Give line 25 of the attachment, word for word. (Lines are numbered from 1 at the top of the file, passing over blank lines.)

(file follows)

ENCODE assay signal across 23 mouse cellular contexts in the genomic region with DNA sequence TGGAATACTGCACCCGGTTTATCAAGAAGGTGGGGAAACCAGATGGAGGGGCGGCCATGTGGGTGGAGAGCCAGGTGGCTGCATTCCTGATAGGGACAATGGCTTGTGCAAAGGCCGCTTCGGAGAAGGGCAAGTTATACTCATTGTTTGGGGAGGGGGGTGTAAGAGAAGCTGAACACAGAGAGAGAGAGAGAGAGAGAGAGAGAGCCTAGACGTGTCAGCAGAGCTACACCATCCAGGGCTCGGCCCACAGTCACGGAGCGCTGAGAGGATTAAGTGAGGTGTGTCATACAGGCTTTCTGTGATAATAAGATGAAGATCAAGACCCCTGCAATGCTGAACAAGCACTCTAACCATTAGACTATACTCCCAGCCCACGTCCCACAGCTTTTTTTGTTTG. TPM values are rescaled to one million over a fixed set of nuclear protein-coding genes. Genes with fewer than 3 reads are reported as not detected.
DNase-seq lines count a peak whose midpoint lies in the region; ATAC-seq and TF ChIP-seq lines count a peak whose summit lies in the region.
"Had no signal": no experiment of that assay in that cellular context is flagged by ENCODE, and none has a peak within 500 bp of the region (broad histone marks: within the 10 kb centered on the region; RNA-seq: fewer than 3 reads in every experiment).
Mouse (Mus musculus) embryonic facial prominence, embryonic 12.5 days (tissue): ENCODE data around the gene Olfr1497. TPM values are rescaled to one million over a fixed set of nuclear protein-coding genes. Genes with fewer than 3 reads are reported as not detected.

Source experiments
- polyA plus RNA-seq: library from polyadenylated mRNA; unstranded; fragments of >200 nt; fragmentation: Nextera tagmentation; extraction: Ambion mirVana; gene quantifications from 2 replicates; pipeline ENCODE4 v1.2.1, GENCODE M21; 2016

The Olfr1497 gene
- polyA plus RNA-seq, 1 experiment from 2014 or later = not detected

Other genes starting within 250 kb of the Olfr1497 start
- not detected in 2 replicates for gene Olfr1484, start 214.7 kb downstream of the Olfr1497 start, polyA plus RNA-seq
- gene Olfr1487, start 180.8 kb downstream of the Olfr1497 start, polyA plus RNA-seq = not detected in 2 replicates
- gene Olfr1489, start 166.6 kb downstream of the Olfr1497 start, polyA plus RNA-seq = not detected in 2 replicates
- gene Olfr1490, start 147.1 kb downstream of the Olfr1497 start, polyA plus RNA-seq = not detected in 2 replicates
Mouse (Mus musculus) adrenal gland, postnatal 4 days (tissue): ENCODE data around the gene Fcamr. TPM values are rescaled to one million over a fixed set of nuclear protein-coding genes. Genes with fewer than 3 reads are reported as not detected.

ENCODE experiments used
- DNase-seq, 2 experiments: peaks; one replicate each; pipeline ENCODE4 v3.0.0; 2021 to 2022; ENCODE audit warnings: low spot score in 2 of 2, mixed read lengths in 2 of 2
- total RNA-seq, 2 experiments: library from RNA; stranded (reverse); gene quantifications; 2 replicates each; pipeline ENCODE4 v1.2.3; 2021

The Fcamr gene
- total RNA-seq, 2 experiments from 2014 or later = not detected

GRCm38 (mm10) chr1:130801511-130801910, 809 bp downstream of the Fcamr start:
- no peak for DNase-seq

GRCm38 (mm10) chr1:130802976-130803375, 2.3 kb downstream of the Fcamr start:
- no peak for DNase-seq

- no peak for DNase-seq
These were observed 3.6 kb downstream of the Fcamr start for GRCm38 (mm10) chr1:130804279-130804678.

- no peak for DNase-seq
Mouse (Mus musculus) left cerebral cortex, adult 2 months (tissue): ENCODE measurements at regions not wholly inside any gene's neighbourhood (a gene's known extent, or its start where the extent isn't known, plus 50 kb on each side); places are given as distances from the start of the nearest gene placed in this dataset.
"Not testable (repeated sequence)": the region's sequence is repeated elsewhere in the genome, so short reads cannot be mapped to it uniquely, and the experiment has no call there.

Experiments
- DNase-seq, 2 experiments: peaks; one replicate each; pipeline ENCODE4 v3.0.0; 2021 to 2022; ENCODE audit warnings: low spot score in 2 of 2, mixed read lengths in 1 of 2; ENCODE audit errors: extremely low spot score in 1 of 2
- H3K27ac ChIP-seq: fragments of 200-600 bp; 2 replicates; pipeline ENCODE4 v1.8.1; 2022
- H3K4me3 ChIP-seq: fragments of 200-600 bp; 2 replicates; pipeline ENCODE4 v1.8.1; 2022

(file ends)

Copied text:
These were observed 3.6 kb downstream of the Fcamr start for GRCm38 (mm10) chr1:130804279-130804678.